PURPOSE: Several studies have reported seasonal variation in intake of food groups and certain nutrients. However, whether this could lead to a seasonal pattern of diet quality has not been addressed. We aimed to describe the seasonality of diet quality, and to examine the contribution of the food groups included in the dietary guidelines to this seasonality.
METHODS: Among 9701 middle-aged and elderly participants of the Rotterdam Study, a prospective population-based cohort, diet was assessed using food-frequency questionnaires (FFQ). Diet quality was measured as adherence to the Dutch dietary guidelines, and expressed in a diet quality score ranging from 0 to 14 points. The seasonality of diet quality and of the food group intake was examined using cosinor linear mixed models. Models were adjusted for sex, age, cohort, energy intake, physical activity, body mass index, comorbidities, and education.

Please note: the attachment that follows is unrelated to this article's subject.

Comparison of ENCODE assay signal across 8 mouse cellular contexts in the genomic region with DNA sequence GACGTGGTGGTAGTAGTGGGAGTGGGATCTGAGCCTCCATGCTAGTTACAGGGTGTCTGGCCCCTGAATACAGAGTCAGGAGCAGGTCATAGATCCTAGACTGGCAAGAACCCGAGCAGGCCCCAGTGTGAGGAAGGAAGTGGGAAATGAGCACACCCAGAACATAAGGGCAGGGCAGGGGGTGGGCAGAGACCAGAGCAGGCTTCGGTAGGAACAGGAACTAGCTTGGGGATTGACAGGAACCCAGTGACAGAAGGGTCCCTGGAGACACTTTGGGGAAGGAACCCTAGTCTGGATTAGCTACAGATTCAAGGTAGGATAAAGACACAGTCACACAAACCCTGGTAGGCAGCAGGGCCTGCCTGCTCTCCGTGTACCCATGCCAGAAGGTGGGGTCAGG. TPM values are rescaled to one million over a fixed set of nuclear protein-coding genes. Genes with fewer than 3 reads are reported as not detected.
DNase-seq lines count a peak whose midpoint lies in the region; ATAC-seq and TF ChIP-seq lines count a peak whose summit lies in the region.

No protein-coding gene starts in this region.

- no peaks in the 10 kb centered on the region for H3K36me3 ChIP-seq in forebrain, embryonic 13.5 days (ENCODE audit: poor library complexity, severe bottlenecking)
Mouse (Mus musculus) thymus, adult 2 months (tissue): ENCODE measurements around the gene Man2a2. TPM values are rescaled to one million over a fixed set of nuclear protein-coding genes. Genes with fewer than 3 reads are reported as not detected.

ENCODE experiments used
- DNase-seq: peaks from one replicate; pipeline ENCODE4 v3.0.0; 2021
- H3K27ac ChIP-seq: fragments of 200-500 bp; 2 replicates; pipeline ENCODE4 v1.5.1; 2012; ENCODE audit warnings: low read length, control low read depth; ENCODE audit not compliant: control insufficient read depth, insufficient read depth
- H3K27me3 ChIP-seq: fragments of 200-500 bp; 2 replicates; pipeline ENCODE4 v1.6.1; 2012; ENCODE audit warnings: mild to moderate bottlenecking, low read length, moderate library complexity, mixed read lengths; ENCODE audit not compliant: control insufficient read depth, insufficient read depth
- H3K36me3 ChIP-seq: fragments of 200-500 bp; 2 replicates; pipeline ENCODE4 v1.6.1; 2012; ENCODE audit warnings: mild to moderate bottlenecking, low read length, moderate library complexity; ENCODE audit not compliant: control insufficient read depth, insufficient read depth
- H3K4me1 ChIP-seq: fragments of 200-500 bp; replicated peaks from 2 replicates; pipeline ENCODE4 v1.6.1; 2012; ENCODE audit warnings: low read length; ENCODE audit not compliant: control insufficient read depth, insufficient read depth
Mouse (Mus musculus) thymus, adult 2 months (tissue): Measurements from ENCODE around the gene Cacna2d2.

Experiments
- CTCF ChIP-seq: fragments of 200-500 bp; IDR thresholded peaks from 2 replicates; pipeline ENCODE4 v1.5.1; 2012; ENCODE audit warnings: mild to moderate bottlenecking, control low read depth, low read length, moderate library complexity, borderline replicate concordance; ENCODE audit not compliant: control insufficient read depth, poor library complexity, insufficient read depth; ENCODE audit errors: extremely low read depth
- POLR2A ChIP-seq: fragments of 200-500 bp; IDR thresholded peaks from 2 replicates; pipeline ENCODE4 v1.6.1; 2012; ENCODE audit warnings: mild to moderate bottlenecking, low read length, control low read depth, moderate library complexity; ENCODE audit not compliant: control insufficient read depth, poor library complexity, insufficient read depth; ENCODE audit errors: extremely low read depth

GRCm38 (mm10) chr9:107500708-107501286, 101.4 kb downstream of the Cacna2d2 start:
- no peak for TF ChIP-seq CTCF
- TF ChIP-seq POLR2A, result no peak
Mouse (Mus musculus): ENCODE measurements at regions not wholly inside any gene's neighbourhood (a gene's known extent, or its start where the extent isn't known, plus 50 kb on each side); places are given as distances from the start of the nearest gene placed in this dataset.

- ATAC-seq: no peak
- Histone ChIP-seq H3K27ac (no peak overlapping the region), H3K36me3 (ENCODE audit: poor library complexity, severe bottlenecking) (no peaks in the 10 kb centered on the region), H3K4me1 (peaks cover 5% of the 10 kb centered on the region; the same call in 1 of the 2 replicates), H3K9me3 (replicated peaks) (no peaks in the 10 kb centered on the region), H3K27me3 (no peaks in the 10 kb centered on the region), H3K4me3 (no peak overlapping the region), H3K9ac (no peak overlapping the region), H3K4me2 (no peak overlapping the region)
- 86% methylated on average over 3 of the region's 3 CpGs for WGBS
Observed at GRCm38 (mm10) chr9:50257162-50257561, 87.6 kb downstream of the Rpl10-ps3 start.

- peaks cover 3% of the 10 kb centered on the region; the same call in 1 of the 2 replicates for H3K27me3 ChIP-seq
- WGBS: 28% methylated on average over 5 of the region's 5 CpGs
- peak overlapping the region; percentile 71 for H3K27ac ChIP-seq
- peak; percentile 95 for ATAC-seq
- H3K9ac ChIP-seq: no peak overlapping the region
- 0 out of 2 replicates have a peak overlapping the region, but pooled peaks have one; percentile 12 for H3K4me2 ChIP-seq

RESULTS: Diet quality had a seasonal pattern with a winter-peak (seasonal variation = 0.10 points, December-peak) especially among participants who were men, obese and of high socio-economic level. This pattern was mostly explained by the seasonal variation in the intake of legumes (seasonal variation = 3.52 g/day, December-peak), nuts (seasonal variation = 0.78 g/day, January-peak), sugar-containing beverages (seasonal variation = 12.96 milliliters/day, June-peak), and dairy (seasonal variation = 17.52 g/day, June-peak).
CONCLUSIONS: Diet quality varies seasonally with heterogeneous seasonality of food groups counteractively contributing to the seasonal pattern in diet quality. This seasonality should be considered in future research on dietary behavior. Also, season-specific recommendations and policies are required to improve diet quality throughout the year.